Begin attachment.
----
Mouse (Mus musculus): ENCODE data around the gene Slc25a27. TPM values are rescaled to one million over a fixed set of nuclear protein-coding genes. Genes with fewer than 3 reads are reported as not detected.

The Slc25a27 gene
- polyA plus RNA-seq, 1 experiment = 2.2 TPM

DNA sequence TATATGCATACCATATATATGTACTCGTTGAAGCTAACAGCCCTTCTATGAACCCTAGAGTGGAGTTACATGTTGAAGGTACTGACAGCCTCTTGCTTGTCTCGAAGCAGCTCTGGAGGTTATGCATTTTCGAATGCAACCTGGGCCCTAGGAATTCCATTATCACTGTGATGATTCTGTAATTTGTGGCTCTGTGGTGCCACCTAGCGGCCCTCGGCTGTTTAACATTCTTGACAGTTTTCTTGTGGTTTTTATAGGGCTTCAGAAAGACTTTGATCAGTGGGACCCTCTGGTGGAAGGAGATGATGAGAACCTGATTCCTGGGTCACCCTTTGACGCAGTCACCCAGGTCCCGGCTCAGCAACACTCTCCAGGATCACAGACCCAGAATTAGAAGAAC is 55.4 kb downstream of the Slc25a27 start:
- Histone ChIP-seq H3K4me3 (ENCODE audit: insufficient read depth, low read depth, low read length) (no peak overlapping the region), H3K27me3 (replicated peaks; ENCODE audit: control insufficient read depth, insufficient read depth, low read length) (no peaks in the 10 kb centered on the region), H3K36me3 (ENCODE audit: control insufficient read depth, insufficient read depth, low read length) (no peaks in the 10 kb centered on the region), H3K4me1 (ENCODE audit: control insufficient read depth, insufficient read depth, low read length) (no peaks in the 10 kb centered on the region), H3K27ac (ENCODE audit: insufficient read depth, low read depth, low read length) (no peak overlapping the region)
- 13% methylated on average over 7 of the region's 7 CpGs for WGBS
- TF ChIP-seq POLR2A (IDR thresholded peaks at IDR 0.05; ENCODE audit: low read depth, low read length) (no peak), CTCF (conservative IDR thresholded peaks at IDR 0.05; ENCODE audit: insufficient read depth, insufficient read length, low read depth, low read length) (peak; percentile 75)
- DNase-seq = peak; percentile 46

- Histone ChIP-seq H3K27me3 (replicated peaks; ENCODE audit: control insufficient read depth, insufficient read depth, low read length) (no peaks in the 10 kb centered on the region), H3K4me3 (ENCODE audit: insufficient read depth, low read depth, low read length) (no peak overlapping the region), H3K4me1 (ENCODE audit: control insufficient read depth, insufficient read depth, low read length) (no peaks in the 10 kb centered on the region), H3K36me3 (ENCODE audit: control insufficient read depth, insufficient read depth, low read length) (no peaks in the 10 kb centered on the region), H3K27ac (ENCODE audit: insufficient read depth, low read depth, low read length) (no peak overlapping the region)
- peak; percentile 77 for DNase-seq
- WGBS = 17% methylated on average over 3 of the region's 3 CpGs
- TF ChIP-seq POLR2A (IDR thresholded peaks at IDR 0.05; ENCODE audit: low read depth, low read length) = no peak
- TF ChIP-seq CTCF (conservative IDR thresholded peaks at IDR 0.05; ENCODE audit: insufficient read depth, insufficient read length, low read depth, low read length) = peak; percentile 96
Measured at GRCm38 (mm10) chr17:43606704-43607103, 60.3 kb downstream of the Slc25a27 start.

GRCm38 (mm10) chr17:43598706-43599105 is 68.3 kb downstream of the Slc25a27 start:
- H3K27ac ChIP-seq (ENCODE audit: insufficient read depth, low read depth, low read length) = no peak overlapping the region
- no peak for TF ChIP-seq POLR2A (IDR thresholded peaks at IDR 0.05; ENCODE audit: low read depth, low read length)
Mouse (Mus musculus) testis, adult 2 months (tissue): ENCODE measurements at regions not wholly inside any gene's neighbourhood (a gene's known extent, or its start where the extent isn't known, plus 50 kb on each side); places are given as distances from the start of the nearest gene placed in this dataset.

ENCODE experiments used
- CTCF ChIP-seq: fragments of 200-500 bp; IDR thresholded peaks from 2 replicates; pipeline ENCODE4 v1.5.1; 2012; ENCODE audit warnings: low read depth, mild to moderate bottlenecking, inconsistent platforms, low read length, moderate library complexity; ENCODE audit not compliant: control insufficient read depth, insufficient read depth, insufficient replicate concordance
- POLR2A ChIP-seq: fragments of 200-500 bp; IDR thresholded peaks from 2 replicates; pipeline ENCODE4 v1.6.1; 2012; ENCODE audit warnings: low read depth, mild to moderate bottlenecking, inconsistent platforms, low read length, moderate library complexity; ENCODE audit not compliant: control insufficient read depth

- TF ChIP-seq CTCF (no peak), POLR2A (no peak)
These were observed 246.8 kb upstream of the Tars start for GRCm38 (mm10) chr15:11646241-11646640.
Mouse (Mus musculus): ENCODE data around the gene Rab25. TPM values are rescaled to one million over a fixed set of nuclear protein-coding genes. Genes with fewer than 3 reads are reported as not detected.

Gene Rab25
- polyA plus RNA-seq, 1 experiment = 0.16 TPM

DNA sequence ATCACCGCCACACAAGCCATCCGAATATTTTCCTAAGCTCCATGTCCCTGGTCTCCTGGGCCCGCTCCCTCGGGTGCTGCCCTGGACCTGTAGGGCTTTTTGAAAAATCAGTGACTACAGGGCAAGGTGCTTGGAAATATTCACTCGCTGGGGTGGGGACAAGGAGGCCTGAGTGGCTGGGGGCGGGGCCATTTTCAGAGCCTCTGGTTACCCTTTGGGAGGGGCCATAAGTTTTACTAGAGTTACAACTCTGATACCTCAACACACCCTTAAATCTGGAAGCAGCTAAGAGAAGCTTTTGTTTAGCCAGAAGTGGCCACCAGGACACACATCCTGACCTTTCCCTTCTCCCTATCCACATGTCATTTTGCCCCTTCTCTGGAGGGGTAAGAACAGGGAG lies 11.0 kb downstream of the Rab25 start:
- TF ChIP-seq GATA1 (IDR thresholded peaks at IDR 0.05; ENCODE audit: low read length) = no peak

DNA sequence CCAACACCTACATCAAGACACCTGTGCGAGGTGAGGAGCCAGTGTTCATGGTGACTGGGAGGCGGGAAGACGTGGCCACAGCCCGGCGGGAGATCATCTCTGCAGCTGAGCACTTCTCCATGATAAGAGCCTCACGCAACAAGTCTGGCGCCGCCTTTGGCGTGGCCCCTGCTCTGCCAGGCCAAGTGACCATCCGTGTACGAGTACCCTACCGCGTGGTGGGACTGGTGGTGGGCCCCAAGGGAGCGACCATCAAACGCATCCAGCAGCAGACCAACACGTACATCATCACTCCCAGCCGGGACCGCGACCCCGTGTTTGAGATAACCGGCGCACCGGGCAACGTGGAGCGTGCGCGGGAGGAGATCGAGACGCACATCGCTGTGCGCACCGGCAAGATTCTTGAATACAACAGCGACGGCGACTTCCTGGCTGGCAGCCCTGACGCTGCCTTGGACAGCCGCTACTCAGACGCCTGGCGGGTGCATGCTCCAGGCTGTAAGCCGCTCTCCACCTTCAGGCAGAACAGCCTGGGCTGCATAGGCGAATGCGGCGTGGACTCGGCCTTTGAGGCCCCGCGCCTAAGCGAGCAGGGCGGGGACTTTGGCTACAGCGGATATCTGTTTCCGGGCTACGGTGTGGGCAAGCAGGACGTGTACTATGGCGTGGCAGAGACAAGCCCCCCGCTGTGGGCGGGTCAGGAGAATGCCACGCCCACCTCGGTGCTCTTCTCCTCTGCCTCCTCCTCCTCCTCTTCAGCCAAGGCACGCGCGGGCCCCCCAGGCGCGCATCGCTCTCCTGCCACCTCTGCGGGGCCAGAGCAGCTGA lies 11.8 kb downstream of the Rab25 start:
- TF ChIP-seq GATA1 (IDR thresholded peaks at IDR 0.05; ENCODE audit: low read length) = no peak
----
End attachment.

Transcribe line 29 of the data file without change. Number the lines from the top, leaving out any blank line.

DNA sequence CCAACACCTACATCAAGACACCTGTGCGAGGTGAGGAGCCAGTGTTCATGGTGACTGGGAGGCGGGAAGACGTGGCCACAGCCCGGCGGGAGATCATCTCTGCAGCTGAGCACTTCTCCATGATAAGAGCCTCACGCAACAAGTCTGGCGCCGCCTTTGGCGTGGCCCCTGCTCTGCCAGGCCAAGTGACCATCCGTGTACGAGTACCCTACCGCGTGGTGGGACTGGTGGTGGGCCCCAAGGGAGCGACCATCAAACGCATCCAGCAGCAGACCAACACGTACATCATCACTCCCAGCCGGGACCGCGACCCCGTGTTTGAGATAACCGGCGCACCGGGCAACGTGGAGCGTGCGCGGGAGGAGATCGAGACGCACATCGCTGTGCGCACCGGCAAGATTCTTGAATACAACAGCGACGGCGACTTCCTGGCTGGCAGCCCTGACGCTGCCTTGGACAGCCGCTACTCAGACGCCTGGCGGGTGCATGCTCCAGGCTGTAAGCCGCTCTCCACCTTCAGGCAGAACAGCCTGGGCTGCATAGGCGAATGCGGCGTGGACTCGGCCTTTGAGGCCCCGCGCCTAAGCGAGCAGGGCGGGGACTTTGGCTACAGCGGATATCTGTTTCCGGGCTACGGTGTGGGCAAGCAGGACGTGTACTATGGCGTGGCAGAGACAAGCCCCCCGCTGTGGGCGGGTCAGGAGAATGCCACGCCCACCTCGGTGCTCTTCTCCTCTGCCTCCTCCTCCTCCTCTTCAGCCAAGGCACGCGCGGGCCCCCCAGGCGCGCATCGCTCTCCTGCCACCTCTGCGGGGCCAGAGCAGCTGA lies 11.8 kb downstream of the Rab25 start: